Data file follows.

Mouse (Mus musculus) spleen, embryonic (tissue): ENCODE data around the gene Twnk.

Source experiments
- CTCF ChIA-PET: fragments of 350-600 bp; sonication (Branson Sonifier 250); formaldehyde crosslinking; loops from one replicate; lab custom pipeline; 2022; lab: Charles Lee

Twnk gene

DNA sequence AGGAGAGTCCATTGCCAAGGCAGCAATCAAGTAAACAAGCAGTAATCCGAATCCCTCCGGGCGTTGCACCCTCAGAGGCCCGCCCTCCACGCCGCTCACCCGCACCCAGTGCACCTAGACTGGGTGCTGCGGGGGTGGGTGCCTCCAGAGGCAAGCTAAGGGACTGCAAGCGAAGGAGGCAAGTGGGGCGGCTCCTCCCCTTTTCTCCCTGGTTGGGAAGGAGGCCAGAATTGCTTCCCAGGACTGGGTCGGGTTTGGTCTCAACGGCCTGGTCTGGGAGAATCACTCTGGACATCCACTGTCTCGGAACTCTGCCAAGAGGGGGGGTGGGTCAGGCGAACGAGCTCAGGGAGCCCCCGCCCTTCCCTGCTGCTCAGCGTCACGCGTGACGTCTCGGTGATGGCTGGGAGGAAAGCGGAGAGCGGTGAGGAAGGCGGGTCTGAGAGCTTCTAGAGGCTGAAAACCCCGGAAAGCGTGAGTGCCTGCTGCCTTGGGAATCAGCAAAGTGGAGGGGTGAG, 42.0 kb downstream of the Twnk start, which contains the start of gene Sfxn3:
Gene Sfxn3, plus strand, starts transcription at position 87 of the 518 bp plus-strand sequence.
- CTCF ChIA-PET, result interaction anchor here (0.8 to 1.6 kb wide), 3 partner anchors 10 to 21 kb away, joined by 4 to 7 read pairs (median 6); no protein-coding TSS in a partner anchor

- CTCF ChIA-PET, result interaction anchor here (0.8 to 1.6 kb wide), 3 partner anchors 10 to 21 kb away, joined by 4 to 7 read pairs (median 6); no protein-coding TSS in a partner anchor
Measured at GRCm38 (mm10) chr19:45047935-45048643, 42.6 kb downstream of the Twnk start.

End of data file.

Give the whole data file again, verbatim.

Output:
Mouse (Mus musculus) spleen, embryonic (tissue): ENCODE data around the gene Twnk.

Source experiments
- CTCF ChIA-PET: fragments of 350-600 bp; sonication (Branson Sonifier 250); formaldehyde crosslinking; loops from one replicate; lab custom pipeline; 2022; lab: Charles Lee

Twnk gene

DNA sequence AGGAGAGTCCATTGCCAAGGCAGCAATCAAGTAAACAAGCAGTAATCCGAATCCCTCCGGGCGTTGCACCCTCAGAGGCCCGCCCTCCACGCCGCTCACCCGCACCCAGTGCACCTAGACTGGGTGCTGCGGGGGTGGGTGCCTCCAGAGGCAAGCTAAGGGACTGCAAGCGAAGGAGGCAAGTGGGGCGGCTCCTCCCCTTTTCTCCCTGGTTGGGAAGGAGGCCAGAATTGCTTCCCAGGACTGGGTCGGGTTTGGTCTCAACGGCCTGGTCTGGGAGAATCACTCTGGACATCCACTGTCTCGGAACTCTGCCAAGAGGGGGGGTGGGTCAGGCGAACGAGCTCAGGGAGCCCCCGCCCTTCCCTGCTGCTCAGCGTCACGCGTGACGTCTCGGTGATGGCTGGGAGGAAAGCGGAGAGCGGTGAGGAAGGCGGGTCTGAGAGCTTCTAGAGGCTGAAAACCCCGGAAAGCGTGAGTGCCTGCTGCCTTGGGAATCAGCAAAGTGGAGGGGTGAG, 42.0 kb downstream of the Twnk start, which contains the start of gene Sfxn3:
Gene Sfxn3, plus strand, starts transcription at position 87 of the 518 bp plus-strand sequence.
- CTCF ChIA-PET, result interaction anchor here (0.8 to 1.6 kb wide), 3 partner anchors 10 to 21 kb away, joined by 4 to 7 read pairs (median 6); no protein-coding TSS in a partner anchor

- CTCF ChIA-PET, result interaction anchor here (0.8 to 1.6 kb wide), 3 partner anchors 10 to 21 kb away, joined by 4 to 7 read pairs (median 6); no protein-coding TSS in a partner anchor
Measured at GRCm38 (mm10) chr19:45047935-45048643, 42.6 kb downstream of the Twnk start.